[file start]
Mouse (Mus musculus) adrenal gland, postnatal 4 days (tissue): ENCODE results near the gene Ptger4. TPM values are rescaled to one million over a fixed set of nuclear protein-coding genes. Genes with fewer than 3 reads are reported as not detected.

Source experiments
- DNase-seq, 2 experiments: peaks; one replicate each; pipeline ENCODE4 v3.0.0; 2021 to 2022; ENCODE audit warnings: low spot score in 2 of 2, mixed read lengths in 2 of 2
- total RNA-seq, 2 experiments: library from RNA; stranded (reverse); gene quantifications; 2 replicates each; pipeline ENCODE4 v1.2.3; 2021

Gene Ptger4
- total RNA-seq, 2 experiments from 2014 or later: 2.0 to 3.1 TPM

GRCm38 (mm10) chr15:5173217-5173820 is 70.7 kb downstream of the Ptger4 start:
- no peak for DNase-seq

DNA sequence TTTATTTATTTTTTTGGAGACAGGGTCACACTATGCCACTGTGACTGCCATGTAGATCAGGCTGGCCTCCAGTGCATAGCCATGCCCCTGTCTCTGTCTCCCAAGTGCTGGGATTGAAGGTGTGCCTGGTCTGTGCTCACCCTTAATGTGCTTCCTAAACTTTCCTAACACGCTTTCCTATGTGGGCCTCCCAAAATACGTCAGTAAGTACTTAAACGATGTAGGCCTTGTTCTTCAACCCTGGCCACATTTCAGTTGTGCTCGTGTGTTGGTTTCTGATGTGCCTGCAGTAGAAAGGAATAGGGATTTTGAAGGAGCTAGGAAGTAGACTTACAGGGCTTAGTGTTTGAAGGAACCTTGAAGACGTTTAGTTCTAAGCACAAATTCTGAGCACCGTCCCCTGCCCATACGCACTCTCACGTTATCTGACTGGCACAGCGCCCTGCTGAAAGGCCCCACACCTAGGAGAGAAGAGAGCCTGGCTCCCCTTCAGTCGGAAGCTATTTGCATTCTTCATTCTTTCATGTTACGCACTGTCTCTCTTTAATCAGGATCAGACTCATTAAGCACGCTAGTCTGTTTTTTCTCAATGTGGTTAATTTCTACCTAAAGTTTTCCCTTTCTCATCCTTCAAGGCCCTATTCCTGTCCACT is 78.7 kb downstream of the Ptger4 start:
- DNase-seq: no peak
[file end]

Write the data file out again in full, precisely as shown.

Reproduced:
Mouse (Mus musculus) adrenal gland, postnatal 4 days (tissue): ENCODE results near the gene Ptger4. TPM values are rescaled to one million over a fixed set of nuclear protein-coding genes. Genes with fewer than 3 reads are reported as not detected.

Source experiments
- DNase-seq, 2 experiments: peaks; one replicate each; pipeline ENCODE4 v3.0.0; 2021 to 2022; ENCODE audit warnings: low spot score in 2 of 2, mixed read lengths in 2 of 2
- total RNA-seq, 2 experiments: library from RNA; stranded (reverse); gene quantifications; 2 replicates each; pipeline ENCODE4 v1.2.3; 2021

Gene Ptger4
- total RNA-seq, 2 experiments from 2014 or later: 2.0 to 3.1 TPM

GRCm38 (mm10) chr15:5173217-5173820 is 70.7 kb downstream of the Ptger4 start:
- no peak for DNase-seq

DNA sequence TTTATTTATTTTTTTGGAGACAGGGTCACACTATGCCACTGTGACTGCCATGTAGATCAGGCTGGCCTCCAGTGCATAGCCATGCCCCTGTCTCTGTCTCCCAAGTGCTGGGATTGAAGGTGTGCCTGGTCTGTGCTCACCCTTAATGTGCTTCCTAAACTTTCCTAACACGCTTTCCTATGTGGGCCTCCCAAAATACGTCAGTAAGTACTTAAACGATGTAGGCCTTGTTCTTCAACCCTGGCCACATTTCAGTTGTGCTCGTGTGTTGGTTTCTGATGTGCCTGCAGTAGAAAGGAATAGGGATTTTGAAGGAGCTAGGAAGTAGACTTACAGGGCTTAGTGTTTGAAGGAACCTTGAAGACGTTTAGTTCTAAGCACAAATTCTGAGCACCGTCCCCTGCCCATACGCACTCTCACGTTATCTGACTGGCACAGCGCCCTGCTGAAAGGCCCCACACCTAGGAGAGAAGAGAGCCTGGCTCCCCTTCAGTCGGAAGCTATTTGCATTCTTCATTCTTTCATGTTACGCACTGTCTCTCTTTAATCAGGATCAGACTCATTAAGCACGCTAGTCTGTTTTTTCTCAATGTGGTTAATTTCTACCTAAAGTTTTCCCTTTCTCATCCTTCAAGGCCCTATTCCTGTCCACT is 78.7 kb downstream of the Ptger4 start:
- DNase-seq: no peak